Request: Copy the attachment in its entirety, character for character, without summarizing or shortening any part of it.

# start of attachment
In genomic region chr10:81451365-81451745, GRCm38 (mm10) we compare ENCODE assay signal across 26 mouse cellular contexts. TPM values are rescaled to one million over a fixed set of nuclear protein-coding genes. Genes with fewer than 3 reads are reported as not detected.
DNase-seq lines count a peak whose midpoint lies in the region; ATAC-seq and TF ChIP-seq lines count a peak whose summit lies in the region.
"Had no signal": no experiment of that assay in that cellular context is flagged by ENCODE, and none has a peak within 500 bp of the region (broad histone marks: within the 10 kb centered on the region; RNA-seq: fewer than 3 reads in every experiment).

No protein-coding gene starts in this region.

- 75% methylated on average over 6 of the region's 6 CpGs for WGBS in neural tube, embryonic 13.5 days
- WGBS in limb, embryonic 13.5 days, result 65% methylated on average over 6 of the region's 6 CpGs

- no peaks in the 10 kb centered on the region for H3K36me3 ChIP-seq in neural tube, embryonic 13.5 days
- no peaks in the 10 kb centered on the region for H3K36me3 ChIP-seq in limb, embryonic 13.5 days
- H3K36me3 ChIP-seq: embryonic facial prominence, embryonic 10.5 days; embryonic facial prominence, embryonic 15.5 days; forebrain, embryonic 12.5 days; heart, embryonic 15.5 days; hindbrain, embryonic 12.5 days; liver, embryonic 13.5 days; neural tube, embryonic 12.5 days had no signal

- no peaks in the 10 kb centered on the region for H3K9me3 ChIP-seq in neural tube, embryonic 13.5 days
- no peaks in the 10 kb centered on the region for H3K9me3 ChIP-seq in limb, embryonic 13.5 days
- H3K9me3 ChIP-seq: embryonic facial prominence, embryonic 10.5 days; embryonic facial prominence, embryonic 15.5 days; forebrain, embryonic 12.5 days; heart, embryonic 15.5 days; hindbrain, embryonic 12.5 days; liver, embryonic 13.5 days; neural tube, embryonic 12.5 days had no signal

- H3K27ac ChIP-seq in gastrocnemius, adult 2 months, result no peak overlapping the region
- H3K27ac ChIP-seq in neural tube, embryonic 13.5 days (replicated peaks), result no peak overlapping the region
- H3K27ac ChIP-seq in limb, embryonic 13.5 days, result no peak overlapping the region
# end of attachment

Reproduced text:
In genomic region chr10:81451365-81451745, GRCm38 (mm10) we compare ENCODE assay signal across 26 mouse cellular contexts. TPM values are rescaled to one million over a fixed set of nuclear protein-coding genes. Genes with fewer than 3 reads are reported as not detected.
DNase-seq lines count a peak whose midpoint lies in the region; ATAC-seq and TF ChIP-seq lines count a peak whose summit lies in the region.
"Had no signal": no experiment of that assay in that cellular context is flagged by ENCODE, and none has a peak within 500 bp of the region (broad histone marks: within the 10 kb centered on the region; RNA-seq: fewer than 3 reads in every experiment).

No protein-coding gene starts in this region.

- 75% methylated on average over 6 of the region's 6 CpGs for WGBS in neural tube, embryonic 13.5 days
- WGBS in limb, embryonic 13.5 days, result 65% methylated on average over 6 of the region's 6 CpGs

- no peaks in the 10 kb centered on the region for H3K36me3 ChIP-seq in neural tube, embryonic 13.5 days
- no peaks in the 10 kb centered on the region for H3K36me3 ChIP-seq in limb, embryonic 13.5 days
- H3K36me3 ChIP-seq: embryonic facial prominence, embryonic 10.5 days; embryonic facial prominence, embryonic 15.5 days; forebrain, embryonic 12.5 days; heart, embryonic 15.5 days; hindbrain, embryonic 12.5 days; liver, embryonic 13.5 days; neural tube, embryonic 12.5 days had no signal

- no peaks in the 10 kb centered on the region for H3K9me3 ChIP-seq in neural tube, embryonic 13.5 days
- no peaks in the 10 kb centered on the region for H3K9me3 ChIP-seq in limb, embryonic 13.5 days
- H3K9me3 ChIP-seq: embryonic facial prominence, embryonic 10.5 days; embryonic facial prominence, embryonic 15.5 days; forebrain, embryonic 12.5 days; heart, embryonic 15.5 days; hindbrain, embryonic 12.5 days; liver, embryonic 13.5 days; neural tube, embryonic 12.5 days had no signal

- H3K27ac ChIP-seq in gastrocnemius, adult 2 months, result no peak overlapping the region
- H3K27ac ChIP-seq in neural tube, embryonic 13.5 days (replicated peaks), result no peak overlapping the region
- H3K27ac ChIP-seq in limb, embryonic 13.5 days, result no peak overlapping the region